By Dennis Freeman II
San Francisco-The 100 Black Men of America, Inc. organization celebrated its 25-year anniversary looking over their shoulders, but moving forward at the same time.
With its yearly convention held in San Francisco, the organization, which was founded 48 years ago by a group of black men looking to do more for their communities, reflected on triumphs and accomplishments in the year gone by.
Members representing the 116 chapters nationwide of 100 Black Men of America, Inc. also concentrated on creating conversations on how to best benefit the communities they work, play and live in.
Mentoring young people, encouraging education and fostering leadership qualities remains the focus of the 100 Black Men of America, Inc., said Albert E. Dotson, chairman of the national organization.
“The 100 accepts its position as the leading mentoring organization and we devote countless volunteer hours to listening for understanding, training, coaching and empowering youth and communities through our mentoring efforts,” Dotson said.
The four-day conference generated panel and workshop discussions on health awareness goals and passing along information on access to health care and economic empowerment. Oakland resident Deborah Alex said the conference provided information she can use.
“It’s practical Information,” Alex said. It’s useful and timely.”
Based in Atlanta, 100 Black Men of America, Inc.’s national convention drew notable celebrities such as actor Danny Glover, talk show host Star Jones, author Terry McMillan, motivational speaker Sekou Andrews, Olympian Tommie Smith, radio personality Shirley Strawberry and Oakland Raiders football star Langston Walker.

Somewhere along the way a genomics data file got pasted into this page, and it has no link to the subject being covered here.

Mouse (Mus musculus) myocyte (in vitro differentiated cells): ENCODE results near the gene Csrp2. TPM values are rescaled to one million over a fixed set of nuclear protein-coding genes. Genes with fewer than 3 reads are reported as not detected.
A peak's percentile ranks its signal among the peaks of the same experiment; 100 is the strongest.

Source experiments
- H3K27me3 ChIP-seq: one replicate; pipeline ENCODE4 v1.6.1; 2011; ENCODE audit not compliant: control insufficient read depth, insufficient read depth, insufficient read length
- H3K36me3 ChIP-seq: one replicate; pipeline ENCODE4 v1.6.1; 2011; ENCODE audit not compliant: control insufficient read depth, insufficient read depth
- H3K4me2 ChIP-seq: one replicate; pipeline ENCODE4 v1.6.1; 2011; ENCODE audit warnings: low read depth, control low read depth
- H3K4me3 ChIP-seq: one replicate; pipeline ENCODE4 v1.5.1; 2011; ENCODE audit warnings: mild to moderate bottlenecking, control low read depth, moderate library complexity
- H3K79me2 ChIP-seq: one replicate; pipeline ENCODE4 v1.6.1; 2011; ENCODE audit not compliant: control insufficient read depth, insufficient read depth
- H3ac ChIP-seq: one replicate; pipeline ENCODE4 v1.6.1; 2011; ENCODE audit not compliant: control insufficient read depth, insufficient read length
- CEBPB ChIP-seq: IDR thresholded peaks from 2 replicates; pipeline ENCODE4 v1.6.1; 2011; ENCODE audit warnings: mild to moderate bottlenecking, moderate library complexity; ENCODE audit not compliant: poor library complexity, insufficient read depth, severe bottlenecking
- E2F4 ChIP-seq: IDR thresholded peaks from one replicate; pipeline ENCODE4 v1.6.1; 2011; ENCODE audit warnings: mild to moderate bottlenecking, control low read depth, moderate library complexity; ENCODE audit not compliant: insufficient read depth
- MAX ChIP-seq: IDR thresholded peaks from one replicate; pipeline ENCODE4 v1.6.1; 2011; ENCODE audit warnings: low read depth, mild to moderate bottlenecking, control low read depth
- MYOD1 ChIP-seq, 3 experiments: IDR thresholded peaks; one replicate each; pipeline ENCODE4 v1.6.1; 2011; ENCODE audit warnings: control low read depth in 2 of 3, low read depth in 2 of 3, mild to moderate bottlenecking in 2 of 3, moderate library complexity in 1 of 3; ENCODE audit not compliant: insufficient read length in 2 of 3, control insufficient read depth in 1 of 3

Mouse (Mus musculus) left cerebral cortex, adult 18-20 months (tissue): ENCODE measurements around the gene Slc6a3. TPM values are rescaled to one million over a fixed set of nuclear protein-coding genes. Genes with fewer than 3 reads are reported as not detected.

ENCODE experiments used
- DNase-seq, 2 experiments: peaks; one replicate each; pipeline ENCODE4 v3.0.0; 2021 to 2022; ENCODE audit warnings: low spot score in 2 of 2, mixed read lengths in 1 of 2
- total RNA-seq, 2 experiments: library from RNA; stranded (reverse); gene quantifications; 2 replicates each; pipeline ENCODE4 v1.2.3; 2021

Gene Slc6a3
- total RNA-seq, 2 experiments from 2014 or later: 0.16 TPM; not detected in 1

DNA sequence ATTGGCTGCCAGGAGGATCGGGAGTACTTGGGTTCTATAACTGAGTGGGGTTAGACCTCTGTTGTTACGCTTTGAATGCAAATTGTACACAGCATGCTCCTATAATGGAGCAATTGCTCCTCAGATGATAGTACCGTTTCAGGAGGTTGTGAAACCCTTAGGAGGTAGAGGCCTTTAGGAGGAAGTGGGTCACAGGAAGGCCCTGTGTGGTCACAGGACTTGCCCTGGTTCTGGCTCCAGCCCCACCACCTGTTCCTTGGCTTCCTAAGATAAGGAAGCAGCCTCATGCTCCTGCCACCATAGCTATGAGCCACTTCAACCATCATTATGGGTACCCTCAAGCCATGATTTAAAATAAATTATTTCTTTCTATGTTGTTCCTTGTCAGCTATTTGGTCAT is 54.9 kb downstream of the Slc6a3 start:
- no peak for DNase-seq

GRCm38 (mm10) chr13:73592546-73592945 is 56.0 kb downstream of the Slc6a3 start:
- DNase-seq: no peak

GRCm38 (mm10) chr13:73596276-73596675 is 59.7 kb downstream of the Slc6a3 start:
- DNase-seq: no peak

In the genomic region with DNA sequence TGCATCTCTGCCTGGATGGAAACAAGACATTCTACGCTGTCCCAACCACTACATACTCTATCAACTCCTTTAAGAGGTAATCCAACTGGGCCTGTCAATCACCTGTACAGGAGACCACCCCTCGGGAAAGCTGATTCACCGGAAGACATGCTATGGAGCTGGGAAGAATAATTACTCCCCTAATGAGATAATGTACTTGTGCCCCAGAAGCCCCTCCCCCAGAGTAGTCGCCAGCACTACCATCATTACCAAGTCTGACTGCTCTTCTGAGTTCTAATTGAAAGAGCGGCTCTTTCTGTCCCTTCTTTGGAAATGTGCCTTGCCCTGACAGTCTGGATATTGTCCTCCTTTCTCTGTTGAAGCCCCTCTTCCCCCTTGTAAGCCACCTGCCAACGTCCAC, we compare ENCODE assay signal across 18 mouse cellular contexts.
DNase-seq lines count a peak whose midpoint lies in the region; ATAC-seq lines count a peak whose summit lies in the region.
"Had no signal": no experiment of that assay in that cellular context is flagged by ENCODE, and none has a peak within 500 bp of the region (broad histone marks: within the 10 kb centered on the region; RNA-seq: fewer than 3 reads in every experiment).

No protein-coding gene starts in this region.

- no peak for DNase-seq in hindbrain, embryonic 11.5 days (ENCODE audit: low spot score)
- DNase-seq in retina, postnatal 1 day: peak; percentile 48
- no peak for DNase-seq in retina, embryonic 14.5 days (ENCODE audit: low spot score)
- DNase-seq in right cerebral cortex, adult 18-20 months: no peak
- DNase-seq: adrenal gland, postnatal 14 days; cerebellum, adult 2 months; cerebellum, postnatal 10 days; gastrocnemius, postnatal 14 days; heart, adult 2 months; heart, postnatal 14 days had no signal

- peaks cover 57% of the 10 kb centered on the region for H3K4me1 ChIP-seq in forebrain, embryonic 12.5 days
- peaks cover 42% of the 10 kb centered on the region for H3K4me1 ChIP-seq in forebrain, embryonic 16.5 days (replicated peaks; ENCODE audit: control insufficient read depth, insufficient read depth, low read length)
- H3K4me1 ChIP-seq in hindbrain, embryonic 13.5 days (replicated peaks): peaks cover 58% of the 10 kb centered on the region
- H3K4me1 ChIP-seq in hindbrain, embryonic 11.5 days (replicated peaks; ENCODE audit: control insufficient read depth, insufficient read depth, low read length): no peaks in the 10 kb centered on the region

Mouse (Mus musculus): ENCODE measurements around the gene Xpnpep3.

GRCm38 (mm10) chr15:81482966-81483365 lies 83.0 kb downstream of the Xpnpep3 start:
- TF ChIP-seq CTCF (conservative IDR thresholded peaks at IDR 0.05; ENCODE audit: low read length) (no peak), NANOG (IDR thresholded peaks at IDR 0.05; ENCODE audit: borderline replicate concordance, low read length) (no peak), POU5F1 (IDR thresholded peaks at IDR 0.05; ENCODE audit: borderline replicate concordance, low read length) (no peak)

Besides the usual workshops and panel discussions, part of the festivities at the conference included entertainment from rapper Doug E. Fresh and songstress Ledisi, an outdoor cookout and a youth rally at nearby McClymonds High School.
Despite the outstanding work the organization has already done, there is a lot more to be done to help and reach future generations of young black men, said John Wade II, a member of 100 Black Men of America, Inc.
“It’s quite simple,” Wade said. “We have to keep the dialogue going, give information and continue to push. The hard part is getting the people who truly need the information and assistance to even show up.”
Chris Chapman, who is also a member of the 100 Black Men of America, Inc., echoed Wade’s words, saying getting the information out there to the public about what the organization is all about would be better served through mass distribution like “going door to door, through school assemblies, community centers and social news.”
This year’s conference, dubbed “Celebrating 25 Years of Mentoring Leadership,” was hosted by the 100 Black Men of Bay Area and 100 Black Men of Silicon Valley chapters. Sponsors like Coca Cola, Wells Fargo, and Scholastic (1,000 books donation) helped make the event a success by donating items such as computers, plasma televisions, iPods, bikes and more.